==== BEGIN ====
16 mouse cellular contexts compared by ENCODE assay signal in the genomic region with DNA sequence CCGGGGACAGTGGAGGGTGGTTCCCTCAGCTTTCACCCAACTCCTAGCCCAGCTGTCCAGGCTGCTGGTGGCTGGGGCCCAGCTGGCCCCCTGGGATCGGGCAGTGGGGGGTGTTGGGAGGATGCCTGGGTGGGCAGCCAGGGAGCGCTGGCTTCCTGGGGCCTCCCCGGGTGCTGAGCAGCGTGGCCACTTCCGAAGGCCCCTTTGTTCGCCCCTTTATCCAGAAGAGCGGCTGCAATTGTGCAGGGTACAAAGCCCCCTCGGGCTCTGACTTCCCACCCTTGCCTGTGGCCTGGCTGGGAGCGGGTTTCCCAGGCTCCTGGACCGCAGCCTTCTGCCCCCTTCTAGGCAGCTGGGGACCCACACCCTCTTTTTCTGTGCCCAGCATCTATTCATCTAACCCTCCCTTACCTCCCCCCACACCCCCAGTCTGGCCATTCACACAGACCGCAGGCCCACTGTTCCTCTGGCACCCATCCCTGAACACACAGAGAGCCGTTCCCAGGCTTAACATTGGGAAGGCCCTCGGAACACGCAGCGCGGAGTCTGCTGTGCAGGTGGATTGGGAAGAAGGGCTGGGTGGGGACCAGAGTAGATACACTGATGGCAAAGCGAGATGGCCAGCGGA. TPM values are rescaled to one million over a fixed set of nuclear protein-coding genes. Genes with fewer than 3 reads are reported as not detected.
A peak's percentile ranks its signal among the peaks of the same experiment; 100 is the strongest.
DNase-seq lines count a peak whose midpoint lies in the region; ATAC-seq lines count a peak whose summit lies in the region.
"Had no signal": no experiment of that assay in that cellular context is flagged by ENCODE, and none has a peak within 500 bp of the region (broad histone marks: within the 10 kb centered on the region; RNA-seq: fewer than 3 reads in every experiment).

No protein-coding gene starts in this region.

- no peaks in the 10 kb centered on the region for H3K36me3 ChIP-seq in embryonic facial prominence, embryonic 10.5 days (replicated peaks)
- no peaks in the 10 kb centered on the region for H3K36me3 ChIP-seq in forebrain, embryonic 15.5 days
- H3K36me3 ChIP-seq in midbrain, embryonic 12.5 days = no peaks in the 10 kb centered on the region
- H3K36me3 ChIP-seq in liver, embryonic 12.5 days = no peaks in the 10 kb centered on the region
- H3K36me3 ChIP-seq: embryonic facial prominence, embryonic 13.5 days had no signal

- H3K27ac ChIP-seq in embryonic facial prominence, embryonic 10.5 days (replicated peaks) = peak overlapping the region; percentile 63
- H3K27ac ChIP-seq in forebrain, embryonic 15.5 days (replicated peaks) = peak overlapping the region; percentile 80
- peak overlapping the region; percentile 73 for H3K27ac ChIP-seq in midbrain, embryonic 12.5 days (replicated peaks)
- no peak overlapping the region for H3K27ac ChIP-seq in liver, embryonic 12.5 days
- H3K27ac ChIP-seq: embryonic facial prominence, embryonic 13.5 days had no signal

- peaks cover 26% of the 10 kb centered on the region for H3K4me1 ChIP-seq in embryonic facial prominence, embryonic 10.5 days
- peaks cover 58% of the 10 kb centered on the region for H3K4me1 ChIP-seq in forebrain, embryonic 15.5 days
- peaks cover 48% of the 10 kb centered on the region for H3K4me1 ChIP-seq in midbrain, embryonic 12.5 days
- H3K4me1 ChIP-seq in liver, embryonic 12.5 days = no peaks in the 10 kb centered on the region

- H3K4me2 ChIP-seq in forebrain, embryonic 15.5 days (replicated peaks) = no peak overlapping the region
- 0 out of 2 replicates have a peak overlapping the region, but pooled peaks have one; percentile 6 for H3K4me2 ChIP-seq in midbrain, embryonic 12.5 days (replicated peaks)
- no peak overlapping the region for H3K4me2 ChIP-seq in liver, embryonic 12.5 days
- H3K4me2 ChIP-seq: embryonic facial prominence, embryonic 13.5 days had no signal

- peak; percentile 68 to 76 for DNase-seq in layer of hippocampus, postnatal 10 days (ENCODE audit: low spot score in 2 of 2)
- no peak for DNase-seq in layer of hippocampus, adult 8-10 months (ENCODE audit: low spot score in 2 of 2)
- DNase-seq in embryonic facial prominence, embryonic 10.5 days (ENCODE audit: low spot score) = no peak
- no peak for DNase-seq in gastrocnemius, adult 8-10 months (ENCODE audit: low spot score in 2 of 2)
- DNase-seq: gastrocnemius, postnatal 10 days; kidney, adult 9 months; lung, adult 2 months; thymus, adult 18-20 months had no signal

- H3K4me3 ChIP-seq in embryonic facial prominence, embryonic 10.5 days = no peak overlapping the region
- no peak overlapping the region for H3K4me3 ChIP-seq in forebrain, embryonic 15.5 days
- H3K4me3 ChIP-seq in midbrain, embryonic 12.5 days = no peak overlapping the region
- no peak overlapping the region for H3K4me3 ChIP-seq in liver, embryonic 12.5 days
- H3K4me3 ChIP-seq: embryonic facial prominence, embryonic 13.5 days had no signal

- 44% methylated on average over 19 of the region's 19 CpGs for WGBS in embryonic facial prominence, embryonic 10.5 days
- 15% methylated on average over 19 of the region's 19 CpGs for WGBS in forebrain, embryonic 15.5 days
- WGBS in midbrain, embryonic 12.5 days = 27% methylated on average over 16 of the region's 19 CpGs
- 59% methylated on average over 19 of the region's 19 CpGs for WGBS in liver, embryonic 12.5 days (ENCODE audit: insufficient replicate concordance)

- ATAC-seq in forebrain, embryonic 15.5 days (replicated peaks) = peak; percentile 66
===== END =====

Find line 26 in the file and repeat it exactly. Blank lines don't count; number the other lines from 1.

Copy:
- DNase-seq in embryonic facial prominence, embryonic 10.5 days (ENCODE audit: low spot score) = no peak